Plenty is known about Sammy Chung as a trusted, loyal no 2. Wolves fans also have fond memories of his success here as a promotion-winning manager.
What is much less familiar to us is his time as a frustrated hat-trick star and even as a car-theft victim.
For these more obscure insights, we are grateful to former Molineux player-coach Brian Owen, whose life story we featured at some length on this site nearly three weeks ago.
We always planned to revisit A Man For All Seasons as so much is contained in its pages, such as the occasion when Chung’s heroics were wiped from the record books during Owen’s early time with him as a pro at Watford.
“Sammy scored an unlikely hat-trick for the team, only for the game to be abandoned near the end because thick fog had descended,” Owen wrote. “That meant the achievement counted for nothing and wouldn’t go in the record books.”
In the same few days leading up to Christmas, Bill McGarry’s player-coach suffered misfortune that had nothing to do with match-day goings-on.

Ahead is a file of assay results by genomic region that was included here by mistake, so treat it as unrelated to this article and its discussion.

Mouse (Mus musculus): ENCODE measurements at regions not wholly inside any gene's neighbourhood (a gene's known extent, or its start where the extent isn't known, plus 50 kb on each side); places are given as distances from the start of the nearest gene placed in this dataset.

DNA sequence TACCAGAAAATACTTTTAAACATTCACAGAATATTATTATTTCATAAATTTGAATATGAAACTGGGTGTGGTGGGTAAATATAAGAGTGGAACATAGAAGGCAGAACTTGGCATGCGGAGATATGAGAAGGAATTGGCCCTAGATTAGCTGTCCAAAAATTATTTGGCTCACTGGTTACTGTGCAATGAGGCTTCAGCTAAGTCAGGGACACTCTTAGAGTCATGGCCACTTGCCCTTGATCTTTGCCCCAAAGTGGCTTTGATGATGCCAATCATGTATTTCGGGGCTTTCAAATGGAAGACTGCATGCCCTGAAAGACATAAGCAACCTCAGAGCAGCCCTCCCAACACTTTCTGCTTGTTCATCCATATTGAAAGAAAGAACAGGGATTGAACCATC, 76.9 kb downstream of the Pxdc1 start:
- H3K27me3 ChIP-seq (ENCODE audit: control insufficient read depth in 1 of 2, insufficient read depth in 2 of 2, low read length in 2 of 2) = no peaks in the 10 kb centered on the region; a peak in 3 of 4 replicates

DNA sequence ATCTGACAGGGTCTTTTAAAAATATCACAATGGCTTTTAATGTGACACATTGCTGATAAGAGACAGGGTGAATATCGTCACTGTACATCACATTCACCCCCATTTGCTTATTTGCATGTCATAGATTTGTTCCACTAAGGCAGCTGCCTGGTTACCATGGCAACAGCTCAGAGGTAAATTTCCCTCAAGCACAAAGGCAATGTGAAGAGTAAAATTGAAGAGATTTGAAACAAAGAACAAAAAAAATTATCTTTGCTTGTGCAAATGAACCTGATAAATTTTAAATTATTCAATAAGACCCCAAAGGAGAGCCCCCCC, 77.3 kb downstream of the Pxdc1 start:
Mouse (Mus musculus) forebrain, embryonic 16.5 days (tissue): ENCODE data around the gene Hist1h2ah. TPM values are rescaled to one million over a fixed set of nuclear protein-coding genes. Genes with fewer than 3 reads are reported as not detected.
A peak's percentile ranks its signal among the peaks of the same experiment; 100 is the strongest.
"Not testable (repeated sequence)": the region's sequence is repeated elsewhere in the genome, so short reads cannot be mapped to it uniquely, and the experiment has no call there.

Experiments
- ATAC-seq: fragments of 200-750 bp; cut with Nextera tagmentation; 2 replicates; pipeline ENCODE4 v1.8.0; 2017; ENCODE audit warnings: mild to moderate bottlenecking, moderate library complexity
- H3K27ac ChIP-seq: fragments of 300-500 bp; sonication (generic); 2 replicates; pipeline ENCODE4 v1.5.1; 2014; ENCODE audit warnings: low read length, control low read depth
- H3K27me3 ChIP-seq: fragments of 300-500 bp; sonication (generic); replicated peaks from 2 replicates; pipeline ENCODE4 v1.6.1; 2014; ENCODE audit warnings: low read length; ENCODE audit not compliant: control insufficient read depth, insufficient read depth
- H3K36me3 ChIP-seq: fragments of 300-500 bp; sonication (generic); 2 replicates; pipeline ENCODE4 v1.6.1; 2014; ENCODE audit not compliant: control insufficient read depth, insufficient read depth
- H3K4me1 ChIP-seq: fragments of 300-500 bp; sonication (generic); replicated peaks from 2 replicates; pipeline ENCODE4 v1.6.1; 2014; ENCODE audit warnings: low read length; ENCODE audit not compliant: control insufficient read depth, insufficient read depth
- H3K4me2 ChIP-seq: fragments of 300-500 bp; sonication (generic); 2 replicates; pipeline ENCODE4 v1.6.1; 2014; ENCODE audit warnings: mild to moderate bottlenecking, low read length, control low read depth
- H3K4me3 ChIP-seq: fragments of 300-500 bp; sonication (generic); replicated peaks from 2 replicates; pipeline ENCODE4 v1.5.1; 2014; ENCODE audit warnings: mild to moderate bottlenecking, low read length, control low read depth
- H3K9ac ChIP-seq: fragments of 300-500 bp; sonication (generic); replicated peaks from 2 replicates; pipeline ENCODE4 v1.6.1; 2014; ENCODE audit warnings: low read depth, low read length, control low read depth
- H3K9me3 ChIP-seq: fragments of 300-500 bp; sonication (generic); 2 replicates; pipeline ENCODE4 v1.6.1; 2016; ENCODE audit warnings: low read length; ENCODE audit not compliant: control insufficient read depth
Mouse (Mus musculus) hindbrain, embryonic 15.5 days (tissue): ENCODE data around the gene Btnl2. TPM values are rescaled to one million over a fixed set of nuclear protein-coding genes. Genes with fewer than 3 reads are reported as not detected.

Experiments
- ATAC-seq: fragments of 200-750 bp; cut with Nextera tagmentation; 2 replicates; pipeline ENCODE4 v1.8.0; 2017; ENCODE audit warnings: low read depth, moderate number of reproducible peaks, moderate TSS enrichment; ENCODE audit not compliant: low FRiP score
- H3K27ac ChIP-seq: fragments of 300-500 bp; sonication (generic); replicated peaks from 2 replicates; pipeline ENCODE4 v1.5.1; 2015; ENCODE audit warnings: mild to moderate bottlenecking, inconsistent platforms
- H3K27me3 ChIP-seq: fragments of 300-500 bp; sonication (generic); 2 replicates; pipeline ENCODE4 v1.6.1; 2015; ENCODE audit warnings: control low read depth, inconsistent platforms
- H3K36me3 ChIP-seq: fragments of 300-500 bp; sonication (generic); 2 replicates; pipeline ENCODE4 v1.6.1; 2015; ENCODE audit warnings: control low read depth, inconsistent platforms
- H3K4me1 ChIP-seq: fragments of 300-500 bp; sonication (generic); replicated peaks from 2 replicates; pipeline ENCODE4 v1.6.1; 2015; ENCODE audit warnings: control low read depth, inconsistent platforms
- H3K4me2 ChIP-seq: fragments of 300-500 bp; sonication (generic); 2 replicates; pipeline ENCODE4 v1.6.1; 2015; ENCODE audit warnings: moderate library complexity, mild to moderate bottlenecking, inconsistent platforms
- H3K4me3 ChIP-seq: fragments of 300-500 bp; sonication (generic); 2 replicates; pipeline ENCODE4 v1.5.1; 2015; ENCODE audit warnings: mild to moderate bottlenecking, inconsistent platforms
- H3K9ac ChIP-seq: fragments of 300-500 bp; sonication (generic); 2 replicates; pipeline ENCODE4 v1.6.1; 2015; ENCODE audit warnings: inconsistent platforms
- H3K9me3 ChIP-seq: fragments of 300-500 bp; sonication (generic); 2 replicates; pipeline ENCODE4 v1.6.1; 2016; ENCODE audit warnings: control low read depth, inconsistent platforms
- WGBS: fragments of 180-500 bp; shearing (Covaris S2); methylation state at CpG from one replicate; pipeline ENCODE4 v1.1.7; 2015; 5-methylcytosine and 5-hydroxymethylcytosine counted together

“I suddenly caught sight of him in the street, carrying a large quantity of beer which he was obviously stocking up with for the festive season,” the author added.
“He was standing there crying: ‘Where’s my car? Where’s my car?’ It turned out that his vehicle, a Morris Traveller that was his pride and joy, had been stolen.
“Perhaps the thief was among those of us sympathising with Sammy (over his unrecorded hat-trick) because, shortly after the game, he got a telephone call, telling him where his car was.
“Sammy went and picked it up and was happy again.”
There is one more strand to the story, although we regret disclosing that it doesn’t involve details of further scoring exploits by a man now aged 84 and living in the West Country.
Back to Bran Owen: “Funnily enough, Sammy later sold me that same car. The Morris Traveller, complete with the famous wooden trim, was the first vehicle I owned.”